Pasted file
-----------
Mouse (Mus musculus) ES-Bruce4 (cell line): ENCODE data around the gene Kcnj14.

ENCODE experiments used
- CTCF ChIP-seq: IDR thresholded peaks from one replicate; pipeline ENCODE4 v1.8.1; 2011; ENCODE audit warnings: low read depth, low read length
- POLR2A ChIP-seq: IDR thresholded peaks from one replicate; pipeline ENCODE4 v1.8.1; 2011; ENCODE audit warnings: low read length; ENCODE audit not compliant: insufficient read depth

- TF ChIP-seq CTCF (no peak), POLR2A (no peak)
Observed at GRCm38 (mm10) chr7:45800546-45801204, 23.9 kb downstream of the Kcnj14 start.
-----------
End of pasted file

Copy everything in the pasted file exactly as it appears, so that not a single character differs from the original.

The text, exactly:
Mouse (Mus musculus) ES-Bruce4 (cell line): ENCODE data around the gene Kcnj14.

ENCODE experiments used
- CTCF ChIP-seq: IDR thresholded peaks from one replicate; pipeline ENCODE4 v1.8.1; 2011; ENCODE audit warnings: low read depth, low read length
- POLR2A ChIP-seq: IDR thresholded peaks from one replicate; pipeline ENCODE4 v1.8.1; 2011; ENCODE audit warnings: low read length; ENCODE audit not compliant: insufficient read depth

- TF ChIP-seq CTCF (no peak), POLR2A (no peak)
Observed at GRCm38 (mm10) chr7:45800546-45801204, 23.9 kb downstream of the Kcnj14 start.